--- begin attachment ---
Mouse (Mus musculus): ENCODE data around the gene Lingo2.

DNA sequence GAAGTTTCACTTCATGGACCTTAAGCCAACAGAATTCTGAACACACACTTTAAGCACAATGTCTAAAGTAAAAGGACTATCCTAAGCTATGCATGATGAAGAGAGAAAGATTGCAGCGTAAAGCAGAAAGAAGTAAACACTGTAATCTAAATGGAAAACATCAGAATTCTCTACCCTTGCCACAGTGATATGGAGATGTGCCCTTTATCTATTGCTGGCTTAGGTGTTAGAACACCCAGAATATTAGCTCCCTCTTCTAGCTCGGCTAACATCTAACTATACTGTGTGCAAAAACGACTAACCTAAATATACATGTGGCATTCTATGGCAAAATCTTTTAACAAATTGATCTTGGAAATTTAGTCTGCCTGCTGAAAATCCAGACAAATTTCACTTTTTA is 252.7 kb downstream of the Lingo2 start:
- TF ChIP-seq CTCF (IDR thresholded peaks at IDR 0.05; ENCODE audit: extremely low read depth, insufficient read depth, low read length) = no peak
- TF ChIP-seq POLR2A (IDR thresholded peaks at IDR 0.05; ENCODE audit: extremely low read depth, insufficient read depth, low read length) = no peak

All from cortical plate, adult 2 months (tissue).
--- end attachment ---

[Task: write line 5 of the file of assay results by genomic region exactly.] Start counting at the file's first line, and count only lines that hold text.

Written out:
All from cortical plate, adult 2 months (tissue).